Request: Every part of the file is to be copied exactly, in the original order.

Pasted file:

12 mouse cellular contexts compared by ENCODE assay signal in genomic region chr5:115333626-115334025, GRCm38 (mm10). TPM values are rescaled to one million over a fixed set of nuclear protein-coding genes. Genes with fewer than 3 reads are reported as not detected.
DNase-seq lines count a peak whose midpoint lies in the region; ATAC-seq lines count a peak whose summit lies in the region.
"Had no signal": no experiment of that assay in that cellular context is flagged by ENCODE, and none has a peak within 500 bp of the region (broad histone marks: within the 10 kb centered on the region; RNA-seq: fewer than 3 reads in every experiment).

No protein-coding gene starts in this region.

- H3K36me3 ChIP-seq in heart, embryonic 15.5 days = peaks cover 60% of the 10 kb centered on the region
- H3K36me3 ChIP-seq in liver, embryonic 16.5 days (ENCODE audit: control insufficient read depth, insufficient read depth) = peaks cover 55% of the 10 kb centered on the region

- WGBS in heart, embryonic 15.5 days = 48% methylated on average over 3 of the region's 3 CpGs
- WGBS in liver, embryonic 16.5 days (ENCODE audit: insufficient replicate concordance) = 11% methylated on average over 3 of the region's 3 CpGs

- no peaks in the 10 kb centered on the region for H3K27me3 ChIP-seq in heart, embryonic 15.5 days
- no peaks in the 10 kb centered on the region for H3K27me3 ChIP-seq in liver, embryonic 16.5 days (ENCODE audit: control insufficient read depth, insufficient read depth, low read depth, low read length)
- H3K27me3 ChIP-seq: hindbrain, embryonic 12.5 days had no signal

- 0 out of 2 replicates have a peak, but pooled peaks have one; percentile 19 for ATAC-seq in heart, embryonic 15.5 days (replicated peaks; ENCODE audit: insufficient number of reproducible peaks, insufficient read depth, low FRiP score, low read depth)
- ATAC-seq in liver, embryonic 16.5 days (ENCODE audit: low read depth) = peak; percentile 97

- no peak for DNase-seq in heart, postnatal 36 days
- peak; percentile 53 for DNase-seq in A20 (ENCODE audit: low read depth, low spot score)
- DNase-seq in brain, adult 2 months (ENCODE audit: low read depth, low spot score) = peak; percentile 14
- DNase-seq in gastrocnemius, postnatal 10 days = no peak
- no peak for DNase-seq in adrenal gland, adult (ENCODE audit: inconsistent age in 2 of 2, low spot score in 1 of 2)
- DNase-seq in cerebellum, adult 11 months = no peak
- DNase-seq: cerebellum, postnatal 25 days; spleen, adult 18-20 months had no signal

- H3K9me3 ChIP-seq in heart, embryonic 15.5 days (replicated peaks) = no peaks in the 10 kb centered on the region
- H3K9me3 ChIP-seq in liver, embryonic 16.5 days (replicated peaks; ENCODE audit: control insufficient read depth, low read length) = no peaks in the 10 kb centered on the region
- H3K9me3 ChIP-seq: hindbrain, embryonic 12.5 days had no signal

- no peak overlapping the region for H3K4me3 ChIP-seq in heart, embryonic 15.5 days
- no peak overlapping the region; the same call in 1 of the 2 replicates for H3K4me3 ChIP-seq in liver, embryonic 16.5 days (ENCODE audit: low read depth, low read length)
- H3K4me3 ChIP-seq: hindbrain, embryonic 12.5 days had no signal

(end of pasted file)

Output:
12 mouse cellular contexts compared by ENCODE assay signal in genomic region chr5:115333626-115334025, GRCm38 (mm10). TPM values are rescaled to one million over a fixed set of nuclear protein-coding genes. Genes with fewer than 3 reads are reported as not detected.
DNase-seq lines count a peak whose midpoint lies in the region; ATAC-seq lines count a peak whose summit lies in the region.
"Had no signal": no experiment of that assay in that cellular context is flagged by ENCODE, and none has a peak within 500 bp of the region (broad histone marks: within the 10 kb centered on the region; RNA-seq: fewer than 3 reads in every experiment).

No protein-coding gene starts in this region.

- H3K36me3 ChIP-seq in heart, embryonic 15.5 days = peaks cover 60% of the 10 kb centered on the region
- H3K36me3 ChIP-seq in liver, embryonic 16.5 days (ENCODE audit: control insufficient read depth, insufficient read depth) = peaks cover 55% of the 10 kb centered on the region

- WGBS in heart, embryonic 15.5 days = 48% methylated on average over 3 of the region's 3 CpGs
- WGBS in liver, embryonic 16.5 days (ENCODE audit: insufficient replicate concordance) = 11% methylated on average over 3 of the region's 3 CpGs

- no peaks in the 10 kb centered on the region for H3K27me3 ChIP-seq in heart, embryonic 15.5 days
- no peaks in the 10 kb centered on the region for H3K27me3 ChIP-seq in liver, embryonic 16.5 days (ENCODE audit: control insufficient read depth, insufficient read depth, low read depth, low read length)
- H3K27me3 ChIP-seq: hindbrain, embryonic 12.5 days had no signal

- 0 out of 2 replicates have a peak, but pooled peaks have one; percentile 19 for ATAC-seq in heart, embryonic 15.5 days (replicated peaks; ENCODE audit: insufficient number of reproducible peaks, insufficient read depth, low FRiP score, low read depth)
- ATAC-seq in liver, embryonic 16.5 days (ENCODE audit: low read depth) = peak; percentile 97

- no peak for DNase-seq in heart, postnatal 36 days
- peak; percentile 53 for DNase-seq in A20 (ENCODE audit: low read depth, low spot score)
- DNase-seq in brain, adult 2 months (ENCODE audit: low read depth, low spot score) = peak; percentile 14
- DNase-seq in gastrocnemius, postnatal 10 days = no peak
- no peak for DNase-seq in adrenal gland, adult (ENCODE audit: inconsistent age in 2 of 2, low spot score in 1 of 2)
- DNase-seq in cerebellum, adult 11 months = no peak
- DNase-seq: cerebellum, postnatal 25 days; spleen, adult 18-20 months had no signal

- H3K9me3 ChIP-seq in heart, embryonic 15.5 days (replicated peaks) = no peaks in the 10 kb centered on the region
- H3K9me3 ChIP-seq in liver, embryonic 16.5 days (replicated peaks; ENCODE audit: control insufficient read depth, low read length) = no peaks in the 10 kb centered on the region
- H3K9me3 ChIP-seq: hindbrain, embryonic 12.5 days had no signal

- no peak overlapping the region for H3K4me3 ChIP-seq in heart, embryonic 15.5 days
- no peak overlapping the region; the same call in 1 of the 2 replicates for H3K4me3 ChIP-seq in liver, embryonic 16.5 days (ENCODE audit: low read depth, low read length)
- H3K4me3 ChIP-seq: hindbrain, embryonic 12.5 days had no signal